To write about television is to be continually flummoxed by the decisions networks make.
Good comedies like "Trophy Wife" and "Enlisted" charmed loyal audiences yet were undone by bewildering scheduling decisions. Bad comedies like "Sean Saves the World" and "The Michael J. Fox Show" got prime real estate and extensive promotion based on name recognition and little else. The aggressively bad "Mixology" got a prime slot on the ABC schedule, and NBC's gentler but no less painful "Growing Up Fisher" aired during the regular season, for reasons known mainly to those networks and no one else.
None of those shows survived the recently ended TV season, though I wish some had. Now comes "Undateable," which looks like it is getting the summer burn-off treatment (NBC is airing two episodes each Thursday starting at 9 p.m. ET). "Undateable" is a bit broad in the early going, but relatively quickly, the comedy establishes itself as the kind of amiable, sweet-and-sour, well-acted ensemble piece you'd expect from Bill Lawrence (Lawrence of "Scrubs" and "Cougar Town" is an executive producer, along with creator Adam Sztykiel).
"Undateable" is essentially a bar-hangout comedy, with an "older guy teaches younger guy the ways of the dating world" element thrown in for good measure. Earnest Detroit bar owner Justin (Brent Morin) and his friends have well-developed friendships with each other but not much luck in love. Fortunately for them, Danny Burton (Chris D'Elia), Justin's new roommate, has ample free time and is willing to teach Justin, Shelly (Run Funches), Burski (Rick Glassman) and Brett (David Fynn) all they need to know about making the right dating moves. (Danny's advice is equal-opportunity: Brett is gay but, like the rest of Justin's friends, uncertain of his skills on the romance front.)
I approached the show with some wariness, given that the potential for douchiness clings to "Undateable's" premise like a cloud of Axe Body Spray. And in the six episodes I saw, the show did occasionally slide over into eye-roll territory (for example, a line about a woman's "cans" wasn't funny-sleazy, it was just gross).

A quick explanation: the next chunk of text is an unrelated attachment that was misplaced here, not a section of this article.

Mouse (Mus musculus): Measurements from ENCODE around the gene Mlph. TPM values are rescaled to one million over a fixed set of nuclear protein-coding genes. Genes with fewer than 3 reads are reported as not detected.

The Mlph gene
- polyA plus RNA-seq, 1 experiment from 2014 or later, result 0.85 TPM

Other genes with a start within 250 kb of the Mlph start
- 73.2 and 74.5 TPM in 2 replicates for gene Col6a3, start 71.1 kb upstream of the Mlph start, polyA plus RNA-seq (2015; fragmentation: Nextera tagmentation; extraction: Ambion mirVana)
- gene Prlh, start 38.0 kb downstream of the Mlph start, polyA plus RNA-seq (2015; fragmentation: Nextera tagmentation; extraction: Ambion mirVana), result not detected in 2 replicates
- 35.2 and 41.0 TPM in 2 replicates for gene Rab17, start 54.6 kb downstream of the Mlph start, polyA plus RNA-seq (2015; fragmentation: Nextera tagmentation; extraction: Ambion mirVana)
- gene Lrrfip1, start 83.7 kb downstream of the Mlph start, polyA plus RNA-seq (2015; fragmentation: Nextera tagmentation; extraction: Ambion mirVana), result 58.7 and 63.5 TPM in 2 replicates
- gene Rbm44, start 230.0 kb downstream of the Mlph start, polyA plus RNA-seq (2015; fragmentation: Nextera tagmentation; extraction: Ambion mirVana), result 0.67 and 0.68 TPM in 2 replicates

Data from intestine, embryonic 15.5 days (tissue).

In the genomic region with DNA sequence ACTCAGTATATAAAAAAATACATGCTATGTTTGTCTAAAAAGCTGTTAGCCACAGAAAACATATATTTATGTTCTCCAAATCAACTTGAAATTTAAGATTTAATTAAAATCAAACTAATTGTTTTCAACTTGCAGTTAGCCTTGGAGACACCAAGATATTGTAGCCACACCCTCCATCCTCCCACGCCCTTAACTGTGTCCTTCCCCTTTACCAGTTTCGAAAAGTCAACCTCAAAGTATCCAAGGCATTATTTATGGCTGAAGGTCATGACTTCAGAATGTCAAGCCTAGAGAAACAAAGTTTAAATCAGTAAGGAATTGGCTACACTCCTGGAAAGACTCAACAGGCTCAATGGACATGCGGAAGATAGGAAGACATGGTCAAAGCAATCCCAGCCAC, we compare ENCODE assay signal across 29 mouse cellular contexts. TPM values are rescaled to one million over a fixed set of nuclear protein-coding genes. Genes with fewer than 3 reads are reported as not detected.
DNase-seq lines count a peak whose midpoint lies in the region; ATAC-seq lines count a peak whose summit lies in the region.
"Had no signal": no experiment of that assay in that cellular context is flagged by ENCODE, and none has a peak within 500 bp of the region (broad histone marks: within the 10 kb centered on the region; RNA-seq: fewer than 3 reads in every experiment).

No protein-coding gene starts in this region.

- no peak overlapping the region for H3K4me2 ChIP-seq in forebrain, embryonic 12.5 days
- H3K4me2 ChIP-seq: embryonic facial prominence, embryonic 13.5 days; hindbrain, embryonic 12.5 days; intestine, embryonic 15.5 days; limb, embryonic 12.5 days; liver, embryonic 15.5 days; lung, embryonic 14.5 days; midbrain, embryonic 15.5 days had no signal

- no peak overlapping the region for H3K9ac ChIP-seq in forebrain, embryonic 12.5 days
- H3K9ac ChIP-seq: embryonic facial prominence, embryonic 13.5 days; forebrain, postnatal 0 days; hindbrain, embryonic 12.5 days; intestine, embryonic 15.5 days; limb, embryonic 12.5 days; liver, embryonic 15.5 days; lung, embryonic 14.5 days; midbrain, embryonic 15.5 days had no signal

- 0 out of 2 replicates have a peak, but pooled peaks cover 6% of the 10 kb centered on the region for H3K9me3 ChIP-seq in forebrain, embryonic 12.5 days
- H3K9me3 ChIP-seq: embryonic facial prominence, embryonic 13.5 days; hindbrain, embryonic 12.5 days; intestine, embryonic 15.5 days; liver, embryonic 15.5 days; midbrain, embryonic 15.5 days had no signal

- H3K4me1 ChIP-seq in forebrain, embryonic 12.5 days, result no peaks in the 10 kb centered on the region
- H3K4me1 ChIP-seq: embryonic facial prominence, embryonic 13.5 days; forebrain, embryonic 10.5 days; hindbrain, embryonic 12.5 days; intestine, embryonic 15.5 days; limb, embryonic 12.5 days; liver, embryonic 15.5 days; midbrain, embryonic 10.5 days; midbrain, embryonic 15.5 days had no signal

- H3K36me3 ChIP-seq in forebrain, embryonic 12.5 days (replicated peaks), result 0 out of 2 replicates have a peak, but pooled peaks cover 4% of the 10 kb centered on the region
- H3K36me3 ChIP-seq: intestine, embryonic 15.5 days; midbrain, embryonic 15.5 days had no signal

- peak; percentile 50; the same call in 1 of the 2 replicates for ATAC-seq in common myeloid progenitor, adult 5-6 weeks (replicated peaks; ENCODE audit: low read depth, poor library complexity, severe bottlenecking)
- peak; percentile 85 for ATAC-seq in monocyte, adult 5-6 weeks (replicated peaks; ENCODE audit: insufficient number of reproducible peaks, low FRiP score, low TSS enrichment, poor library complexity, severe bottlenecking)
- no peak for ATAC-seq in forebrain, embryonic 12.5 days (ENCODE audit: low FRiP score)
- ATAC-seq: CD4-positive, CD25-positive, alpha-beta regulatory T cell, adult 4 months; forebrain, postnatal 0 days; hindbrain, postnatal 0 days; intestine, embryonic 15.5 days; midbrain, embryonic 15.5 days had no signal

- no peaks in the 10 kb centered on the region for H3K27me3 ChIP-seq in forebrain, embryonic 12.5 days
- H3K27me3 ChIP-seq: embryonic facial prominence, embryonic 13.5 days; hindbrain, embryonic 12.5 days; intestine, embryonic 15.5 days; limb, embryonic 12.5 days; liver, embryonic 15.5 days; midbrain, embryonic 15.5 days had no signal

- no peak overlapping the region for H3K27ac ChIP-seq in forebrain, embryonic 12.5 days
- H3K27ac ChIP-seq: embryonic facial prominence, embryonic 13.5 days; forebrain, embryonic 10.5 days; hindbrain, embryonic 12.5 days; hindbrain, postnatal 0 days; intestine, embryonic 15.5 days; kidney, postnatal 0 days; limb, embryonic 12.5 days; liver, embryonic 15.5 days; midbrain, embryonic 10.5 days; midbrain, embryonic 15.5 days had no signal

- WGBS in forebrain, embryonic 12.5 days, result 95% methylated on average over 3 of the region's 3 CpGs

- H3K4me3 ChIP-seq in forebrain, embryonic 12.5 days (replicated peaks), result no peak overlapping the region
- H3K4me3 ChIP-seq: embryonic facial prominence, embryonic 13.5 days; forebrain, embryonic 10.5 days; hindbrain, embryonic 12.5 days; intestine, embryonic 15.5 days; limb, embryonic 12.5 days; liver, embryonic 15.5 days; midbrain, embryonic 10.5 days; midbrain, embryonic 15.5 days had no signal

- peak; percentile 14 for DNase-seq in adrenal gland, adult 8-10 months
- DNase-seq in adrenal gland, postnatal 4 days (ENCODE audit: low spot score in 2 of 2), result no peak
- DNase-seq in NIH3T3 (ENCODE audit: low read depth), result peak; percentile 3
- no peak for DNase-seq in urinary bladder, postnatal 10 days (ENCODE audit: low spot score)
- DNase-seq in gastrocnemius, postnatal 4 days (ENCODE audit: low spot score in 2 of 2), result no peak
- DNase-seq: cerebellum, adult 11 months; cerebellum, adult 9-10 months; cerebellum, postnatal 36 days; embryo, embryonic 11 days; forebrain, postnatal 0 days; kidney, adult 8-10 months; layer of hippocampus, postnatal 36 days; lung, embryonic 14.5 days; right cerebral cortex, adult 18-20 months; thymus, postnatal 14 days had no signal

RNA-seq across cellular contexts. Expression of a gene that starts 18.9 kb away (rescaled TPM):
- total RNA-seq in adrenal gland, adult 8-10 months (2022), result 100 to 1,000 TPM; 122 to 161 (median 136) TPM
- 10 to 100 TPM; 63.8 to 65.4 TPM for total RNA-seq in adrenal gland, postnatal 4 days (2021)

For the most part, however, "Undateable" celebrates Justin's dorky sincerity over Danny's lounge-lizard cynicism, and even Danny repudiates his own superficial pose enough to significantly undercut it over time. Those gambits help play down the more bro-ish elements of the show, but even more importantly, D'Elia plays Danny with such wily energy that it's impossible to dislike a character it would have been very, very easy to dislike. D'Elia has a loose-limbed physicality and a rubbery face designed to display an endless array of amused-cynical expressions, and he takes full advantage of both while infusing Danny with a kind of goofy charisma. It really is a perfect bit of casting, and an overdue starring role for a guy who put in his fair share of hard time on "Whitney."
Another thing that smooths over the show's occasional rough spots is the nicely calibrated chemistry between D'Elia and Morin. It's surprising to learn that "Undateable" is Morin's first full-time acting gig, given how much versatility he brings to the role. Justin is quite entertaining as a square dude who pretty much owns his squareness: He unashamedly loves bike shorts, musicals and belting out love songs. In the supporting cast, Funches and Fynn are particularly effective. They're not given tons to do -- the focus is squarely on the Danny-Justin bromance -- but both actors make the most of what they get.
You might read this review and then watch the first two episodes and wonder at my assessment, given that there's some shoutiness and clunkiness in the early episodes (the female characters, not surprisingly, are underwritten and generic, though Briga Heelan is particularly charming nonetheless). I almost wish folks would start with next week's episodes, which display the gang's rhythms and timing to better effect.
That said, "Undateable," a show that does not set out to reinvent the multi-camera hangout comedy but execute that format reasonably well, turned out to be a generally pleasant surprise. The show is ultimately about a battle between two different sub-strains of masculinity -- the uncaring superficiality of the serial dater versus the open-hearted, goofy risk-taking of the classic romantic. If you've seen any of Lawrence's other shows, you know which side is ultimately going to win -- and that it wasn't really a fair fight to begin with.
The first two episodes of "Undateable" arrive on NBC at 9 p.m. ET and 9:30 p.m. ET Thursday.